Reflections from Stormy Weather, a story I wrote 8 years ago, and still can’t read without crying.
I work well under pressure…even if I have to create it myself (damn it!)
I’ve had all these visions in my head for a wonderful new body of work for months. And now that I’m on fire with making them visible in the world, I’m running out of time.
To be fair, the delay wasn’t all my fault. I really was stuck. Couldn’t move forward. Too many technical obstacles.
Simply put, I want to create displays–permanent display cases–showcasing my artifacts and animals, including jewelry. I imagine them sitting on table tops or wall hung, each one a shrine. Collectors can use them as I make them. Or they can add their own favorite objets de mémoire et le désir, as many customers have done. (You send pictures, people! I LOVE that.)
Soon I was overwhelmed with questions:
Where do I get the boxes? Okay, make that affordable boxes?
What kind of boxes will work? How do I refinish or restore them to keep/create that old, worn well-used look?
What about the mounts? Despite taking a terrific online mount-making class, I still can’t solder brass. What about using the steel stands I already have? Wait–I need more! But they’re getting to expensive to have custom-made!!
I’ve been a guest in his workshop the last four months, and he’s helped me find the answers to all these questions. I’ve learned to size up a good box candidate, determine what it needs to get the right “look”, where to find the necessary products and tools, how to order the parts for steel stands and hammer them together myself. I’ve learned a lot, and look forward to…well, soldering brass pretty soon.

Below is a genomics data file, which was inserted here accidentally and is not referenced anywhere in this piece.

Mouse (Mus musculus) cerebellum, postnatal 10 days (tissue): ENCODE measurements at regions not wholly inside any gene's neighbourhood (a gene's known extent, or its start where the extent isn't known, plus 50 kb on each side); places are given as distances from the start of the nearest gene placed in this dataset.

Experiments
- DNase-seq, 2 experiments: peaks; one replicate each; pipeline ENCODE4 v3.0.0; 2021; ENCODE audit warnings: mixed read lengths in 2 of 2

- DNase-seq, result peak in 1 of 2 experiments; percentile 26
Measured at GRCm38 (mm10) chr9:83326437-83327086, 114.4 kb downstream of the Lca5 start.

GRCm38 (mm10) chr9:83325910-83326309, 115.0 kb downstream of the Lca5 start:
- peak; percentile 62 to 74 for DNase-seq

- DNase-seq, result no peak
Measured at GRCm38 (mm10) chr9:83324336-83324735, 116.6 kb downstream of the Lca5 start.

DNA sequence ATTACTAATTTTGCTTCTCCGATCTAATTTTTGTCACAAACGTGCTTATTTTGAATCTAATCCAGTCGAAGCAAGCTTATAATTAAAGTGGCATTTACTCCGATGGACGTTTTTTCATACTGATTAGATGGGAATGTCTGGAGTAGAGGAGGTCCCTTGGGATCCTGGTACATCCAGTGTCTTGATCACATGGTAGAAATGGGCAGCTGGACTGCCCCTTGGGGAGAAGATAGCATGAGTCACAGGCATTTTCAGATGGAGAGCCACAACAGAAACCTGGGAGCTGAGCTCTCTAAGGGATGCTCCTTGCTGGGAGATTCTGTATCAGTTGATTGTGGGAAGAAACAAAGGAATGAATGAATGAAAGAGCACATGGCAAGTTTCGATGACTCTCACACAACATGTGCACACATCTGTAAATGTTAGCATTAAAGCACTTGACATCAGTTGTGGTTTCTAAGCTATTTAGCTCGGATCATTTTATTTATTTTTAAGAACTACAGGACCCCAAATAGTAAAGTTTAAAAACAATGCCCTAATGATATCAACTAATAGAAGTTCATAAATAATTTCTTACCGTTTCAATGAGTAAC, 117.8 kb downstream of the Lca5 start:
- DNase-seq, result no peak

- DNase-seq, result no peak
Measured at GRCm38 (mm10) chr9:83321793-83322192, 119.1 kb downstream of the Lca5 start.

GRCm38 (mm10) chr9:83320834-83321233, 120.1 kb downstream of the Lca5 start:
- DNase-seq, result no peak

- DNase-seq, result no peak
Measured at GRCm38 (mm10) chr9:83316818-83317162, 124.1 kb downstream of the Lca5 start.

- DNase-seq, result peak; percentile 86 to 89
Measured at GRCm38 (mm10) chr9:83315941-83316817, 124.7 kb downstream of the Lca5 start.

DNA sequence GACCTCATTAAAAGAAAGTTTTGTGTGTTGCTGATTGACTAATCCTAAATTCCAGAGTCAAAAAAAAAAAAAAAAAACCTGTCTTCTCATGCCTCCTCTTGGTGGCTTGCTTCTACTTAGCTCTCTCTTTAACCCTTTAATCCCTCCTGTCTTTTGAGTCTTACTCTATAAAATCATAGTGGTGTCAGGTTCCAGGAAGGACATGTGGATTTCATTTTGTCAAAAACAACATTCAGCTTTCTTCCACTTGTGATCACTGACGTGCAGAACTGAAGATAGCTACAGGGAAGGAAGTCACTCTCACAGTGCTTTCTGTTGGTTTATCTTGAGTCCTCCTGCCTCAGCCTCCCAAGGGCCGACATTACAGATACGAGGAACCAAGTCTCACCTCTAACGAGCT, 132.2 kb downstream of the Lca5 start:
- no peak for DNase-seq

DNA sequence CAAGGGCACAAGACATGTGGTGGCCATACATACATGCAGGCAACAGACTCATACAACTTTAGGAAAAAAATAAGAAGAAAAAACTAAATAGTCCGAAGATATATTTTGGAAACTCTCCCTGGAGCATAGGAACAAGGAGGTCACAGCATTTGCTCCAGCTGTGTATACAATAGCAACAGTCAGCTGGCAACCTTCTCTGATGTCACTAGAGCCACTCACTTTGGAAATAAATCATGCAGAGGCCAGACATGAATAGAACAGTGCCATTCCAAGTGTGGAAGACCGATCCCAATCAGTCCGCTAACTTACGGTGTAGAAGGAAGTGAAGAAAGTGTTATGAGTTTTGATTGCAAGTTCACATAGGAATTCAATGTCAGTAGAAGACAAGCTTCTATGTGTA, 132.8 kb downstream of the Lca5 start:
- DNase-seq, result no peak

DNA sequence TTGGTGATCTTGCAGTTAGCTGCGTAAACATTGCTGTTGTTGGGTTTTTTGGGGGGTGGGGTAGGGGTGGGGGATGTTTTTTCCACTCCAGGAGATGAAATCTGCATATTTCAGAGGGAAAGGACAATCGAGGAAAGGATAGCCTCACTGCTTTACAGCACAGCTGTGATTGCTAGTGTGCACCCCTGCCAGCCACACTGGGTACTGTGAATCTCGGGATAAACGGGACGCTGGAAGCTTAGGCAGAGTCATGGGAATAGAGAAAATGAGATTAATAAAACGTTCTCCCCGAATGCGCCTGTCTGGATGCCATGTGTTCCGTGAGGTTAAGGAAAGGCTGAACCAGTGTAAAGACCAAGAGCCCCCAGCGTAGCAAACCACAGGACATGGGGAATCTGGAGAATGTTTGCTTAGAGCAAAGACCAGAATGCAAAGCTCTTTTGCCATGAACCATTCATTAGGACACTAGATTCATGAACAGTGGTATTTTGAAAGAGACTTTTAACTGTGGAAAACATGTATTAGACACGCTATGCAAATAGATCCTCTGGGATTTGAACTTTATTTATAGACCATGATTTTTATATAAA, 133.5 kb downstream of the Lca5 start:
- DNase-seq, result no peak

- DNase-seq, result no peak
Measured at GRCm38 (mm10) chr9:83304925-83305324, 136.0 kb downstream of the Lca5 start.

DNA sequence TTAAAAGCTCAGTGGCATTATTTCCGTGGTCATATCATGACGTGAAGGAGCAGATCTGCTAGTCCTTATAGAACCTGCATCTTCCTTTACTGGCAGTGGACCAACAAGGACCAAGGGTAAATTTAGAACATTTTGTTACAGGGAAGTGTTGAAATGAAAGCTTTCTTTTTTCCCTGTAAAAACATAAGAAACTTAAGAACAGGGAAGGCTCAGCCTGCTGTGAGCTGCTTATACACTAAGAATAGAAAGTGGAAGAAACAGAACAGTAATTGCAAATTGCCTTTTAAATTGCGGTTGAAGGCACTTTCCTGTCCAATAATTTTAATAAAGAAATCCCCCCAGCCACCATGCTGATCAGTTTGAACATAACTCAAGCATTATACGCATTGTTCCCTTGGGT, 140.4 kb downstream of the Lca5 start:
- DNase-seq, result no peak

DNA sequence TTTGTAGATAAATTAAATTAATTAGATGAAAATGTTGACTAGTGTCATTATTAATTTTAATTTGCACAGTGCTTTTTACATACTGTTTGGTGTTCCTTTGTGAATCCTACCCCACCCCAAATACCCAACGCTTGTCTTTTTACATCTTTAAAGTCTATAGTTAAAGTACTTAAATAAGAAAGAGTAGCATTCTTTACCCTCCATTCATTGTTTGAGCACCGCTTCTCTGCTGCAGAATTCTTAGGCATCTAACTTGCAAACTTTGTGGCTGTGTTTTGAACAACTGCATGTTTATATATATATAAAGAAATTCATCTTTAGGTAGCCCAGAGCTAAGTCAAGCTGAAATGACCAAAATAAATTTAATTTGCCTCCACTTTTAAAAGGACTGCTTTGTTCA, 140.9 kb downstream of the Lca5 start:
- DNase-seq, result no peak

I never thought the damn polymer would stymie me.
I tried to put together a magnificent new animal sculpture. I had a vision, and I knew all the techniques. Surely that would be the “easy” part, right?
It all came apart late last night. (Literally and figuratively.)
And again, to be fair, I’m working outside my comfort zone, trying new sculpture techniques, experimenting. Always scary territory for an artist, and one that probably shouldn’t be undertaken two weeks before the damn thing is due at the exhibit.
This morning I took as long as I could to check my email and surf my tribal forms (e.g., the forum at BeadCollector.net and Facebook.) But finally, I had to admit it was time to start over with new antlers. (Oops!)
As I mixed up more clay, I saw a funny scrap of raw clay on my worktable.
It looked like….a rabbit.
So I made a rabbit bead.
Rabbits and I go way back. I’ve written many times about the life lessons my beloved Bunster has taught me.
And I’ve noticed that, in the world, so many, many times, the things people write about/rant about/resent/judge are the very things they carry so painfully in their own hearts. Myself included. This astonishing article about Debbie Miller and her advice about taking creative risks and daring to be our true selves–which she never took herself until recently–resonated with me today. Beautiful,powerful words–if only we could really hear them!!!
It’s like writing about these things helps US be brave. And hopefully, helps readers, too.
And maybe I’m being too harsh. Maybe we can’t hear these words until the ground is ready to receive them.
So what am I writing about today?
I’m writing about not being afraid.
But I’m actually writing about being very very afraid.
Afraid my work will be judged (again!) by unhappy, vindicative people.
Afraid my work is just a bad, sad echo of people who are much further on the cutting edge of polymer than I will ever be.
Afraid I am not worthy of making the stuff I make.
And yet I have to make it.
And so the rabbit.
Lee’s words come back to me like a prayer:
“Quit reading about the fear!” he exclaimed. “Be ordinary! You are creative—make your art!” He bent over to stroke Bunster, and his voice became gentle again. “Be like your bunny. She’s fearful—but she has a place in this world…”
I have a place in this world….
My art, my writing, my buzzing brain, my restless dreams, my searching, searching, searching for what I bring to this world…and what will be forgotten as soon as I’m gone, my best intentions and my worst fears, my generous and gracious soul and all my many, many, many shortcomings…
All have a place in this world.
Sometimes it’s okay to be ordinary….
If it gets you to an extraordinary place in your heart, eventually.